Pediatric oncology is known to be a stressful work environment due to the difficult aspects regarding patient care. This known stress related to work and caring for pediatric oncology patients can negatively impact nurses, patients, and families. The purpose of this study is to examine: relationships between patient symptom management and nurse distress; strategies used by nurses to manage symptoms in pediatric patients with cancer; nurse perceptions of the effectiveness of non-pharmacologic or nursing interventions; and nurse distress related to managing symptoms in pediatric patients with cancer. Registered nurses (N=13) at a local children’s hospital participated in an online survey. The survey included the Nurses’ Distress and Interventions for Symptoms Survey (NDISS) and the Stressor Scale for Pediatric Oncology Nurses (SSPON). Descriptive and correlation statistics were used to analyze data. Results showed that the most commonly managed symptoms were pain (100%), nausea/vomiting (100%), hair loss (100%), fatigue (92.3%), worry (92.3%), mouth sores (84.6%), and trouble sleeping (69.2%). On average, participants reported using at least 10 strategies to manage these symptoms. The most common strategies included: active listening, encouraging family involvement, family support, and reducing sleep interruptions. Most participants felt like they managed the symptoms effectively. Overall, the most common stressors for pediatric oncology nurses were related to co-workers (71.8%) and system demands (68.9%). There was no statistically significant relationship between symptom management and nurse distress. Further research should be conducted on the relationship between nurses and significant stressors other than symptom management. Identifying these significant stressors, especially related to co-workers and system demands, would be the first step in the development of appropriate interventions, such as supportive programs, for decreasing nurses’ stress response.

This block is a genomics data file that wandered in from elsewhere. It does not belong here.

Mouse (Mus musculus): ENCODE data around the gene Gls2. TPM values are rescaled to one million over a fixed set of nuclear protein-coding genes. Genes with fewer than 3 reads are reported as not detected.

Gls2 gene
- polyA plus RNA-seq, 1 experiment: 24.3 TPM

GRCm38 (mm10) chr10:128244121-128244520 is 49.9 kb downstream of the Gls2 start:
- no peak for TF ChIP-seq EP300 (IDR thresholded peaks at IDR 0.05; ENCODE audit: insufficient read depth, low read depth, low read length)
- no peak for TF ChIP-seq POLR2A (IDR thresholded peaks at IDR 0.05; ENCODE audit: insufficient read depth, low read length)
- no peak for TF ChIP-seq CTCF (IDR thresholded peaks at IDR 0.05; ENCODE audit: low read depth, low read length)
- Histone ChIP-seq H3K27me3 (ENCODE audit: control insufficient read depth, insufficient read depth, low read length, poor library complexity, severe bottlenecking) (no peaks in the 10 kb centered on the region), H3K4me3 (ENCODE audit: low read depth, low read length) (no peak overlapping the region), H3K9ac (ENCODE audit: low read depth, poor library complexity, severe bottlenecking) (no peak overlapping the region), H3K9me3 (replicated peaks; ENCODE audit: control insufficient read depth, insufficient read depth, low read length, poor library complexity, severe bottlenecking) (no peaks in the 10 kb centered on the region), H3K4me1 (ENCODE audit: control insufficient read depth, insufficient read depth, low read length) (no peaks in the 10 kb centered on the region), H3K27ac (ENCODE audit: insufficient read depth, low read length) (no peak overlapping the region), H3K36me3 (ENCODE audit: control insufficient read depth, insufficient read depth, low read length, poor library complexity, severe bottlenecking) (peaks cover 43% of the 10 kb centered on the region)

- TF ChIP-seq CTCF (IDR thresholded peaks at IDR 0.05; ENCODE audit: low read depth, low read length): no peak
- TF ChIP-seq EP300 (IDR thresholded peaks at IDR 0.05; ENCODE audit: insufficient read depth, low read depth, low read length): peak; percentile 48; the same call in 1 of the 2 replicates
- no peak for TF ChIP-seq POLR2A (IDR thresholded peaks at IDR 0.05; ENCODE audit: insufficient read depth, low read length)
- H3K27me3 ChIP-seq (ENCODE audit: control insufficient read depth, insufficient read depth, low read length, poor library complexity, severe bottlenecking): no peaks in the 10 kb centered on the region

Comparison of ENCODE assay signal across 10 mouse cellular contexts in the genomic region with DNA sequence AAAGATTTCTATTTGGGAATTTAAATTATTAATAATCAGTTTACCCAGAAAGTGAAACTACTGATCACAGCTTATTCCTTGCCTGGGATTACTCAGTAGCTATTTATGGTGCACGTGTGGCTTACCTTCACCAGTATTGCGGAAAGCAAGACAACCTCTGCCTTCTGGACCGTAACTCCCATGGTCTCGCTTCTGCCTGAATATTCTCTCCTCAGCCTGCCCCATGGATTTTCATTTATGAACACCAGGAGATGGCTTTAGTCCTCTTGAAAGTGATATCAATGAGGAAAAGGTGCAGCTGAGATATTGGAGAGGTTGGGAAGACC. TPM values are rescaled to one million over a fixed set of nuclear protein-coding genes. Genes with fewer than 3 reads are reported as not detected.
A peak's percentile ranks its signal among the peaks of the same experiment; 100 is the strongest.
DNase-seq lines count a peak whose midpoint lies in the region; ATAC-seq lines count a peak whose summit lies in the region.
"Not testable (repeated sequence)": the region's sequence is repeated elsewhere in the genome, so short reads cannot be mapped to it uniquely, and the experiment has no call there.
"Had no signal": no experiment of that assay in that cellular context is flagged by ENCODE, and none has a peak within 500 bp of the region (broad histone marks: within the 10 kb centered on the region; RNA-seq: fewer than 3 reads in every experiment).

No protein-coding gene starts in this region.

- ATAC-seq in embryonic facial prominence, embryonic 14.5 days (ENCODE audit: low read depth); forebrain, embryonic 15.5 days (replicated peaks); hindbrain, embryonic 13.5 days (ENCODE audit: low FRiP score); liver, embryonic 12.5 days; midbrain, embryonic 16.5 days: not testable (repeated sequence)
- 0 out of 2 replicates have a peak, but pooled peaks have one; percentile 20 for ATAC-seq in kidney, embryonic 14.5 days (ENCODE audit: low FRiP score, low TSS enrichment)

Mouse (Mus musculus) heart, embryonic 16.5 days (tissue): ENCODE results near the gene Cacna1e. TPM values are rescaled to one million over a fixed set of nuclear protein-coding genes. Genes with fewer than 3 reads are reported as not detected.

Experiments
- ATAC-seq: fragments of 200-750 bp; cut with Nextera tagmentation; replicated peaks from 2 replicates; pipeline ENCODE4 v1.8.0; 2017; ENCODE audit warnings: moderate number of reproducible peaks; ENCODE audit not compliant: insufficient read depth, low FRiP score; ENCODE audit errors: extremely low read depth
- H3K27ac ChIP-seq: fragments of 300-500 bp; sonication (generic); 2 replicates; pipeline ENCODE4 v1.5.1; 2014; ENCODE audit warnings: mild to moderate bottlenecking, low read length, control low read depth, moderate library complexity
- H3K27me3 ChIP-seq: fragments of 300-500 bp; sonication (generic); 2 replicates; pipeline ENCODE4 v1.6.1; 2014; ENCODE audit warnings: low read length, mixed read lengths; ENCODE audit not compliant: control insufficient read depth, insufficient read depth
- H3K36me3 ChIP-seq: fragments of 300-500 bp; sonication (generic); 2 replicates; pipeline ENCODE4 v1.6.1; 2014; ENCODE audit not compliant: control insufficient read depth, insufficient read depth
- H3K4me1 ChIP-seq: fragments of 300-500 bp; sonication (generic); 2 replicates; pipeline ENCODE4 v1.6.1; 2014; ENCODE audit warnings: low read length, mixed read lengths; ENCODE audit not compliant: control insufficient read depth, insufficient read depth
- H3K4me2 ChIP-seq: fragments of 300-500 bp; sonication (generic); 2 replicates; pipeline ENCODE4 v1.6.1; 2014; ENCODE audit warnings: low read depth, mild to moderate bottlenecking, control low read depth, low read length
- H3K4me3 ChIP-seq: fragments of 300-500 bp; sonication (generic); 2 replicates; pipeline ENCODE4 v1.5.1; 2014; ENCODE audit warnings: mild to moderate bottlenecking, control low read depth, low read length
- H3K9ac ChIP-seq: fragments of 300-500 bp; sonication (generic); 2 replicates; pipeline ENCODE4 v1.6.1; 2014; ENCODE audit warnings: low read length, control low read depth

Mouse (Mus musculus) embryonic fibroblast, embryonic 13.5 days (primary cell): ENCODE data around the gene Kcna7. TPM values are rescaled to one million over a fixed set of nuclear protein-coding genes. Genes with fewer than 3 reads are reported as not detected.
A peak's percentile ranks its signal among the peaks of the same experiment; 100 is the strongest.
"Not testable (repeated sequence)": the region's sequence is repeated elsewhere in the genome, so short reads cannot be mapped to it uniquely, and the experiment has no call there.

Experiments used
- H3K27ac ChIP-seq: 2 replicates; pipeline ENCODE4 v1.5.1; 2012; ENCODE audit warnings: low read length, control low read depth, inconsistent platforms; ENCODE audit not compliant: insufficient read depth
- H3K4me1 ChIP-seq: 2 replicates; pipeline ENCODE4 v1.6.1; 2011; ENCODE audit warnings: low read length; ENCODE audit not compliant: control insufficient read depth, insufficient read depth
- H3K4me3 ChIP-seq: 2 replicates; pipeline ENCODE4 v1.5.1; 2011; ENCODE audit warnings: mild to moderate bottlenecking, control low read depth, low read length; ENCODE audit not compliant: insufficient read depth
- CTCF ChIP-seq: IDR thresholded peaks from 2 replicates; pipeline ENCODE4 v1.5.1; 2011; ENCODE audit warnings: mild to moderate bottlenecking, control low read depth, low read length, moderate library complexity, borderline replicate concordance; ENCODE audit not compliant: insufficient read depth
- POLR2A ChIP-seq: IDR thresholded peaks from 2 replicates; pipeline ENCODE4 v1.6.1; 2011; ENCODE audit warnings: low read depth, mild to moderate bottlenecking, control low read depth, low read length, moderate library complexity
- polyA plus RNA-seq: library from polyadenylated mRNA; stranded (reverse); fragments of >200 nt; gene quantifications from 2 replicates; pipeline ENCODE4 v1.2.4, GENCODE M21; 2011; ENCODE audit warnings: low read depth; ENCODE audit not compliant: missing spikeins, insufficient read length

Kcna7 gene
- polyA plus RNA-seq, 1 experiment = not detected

Thesis Completion




Thesis Chair/Advisor

Loerzel, Victoria


Bachelor of Science in Nursing (B.S.N.)


College of Nursing



Degree Program



Orlando (Main) Campus



Access Status

Open Access

Length of Campus-only Access

1 year

Release Date

May 2018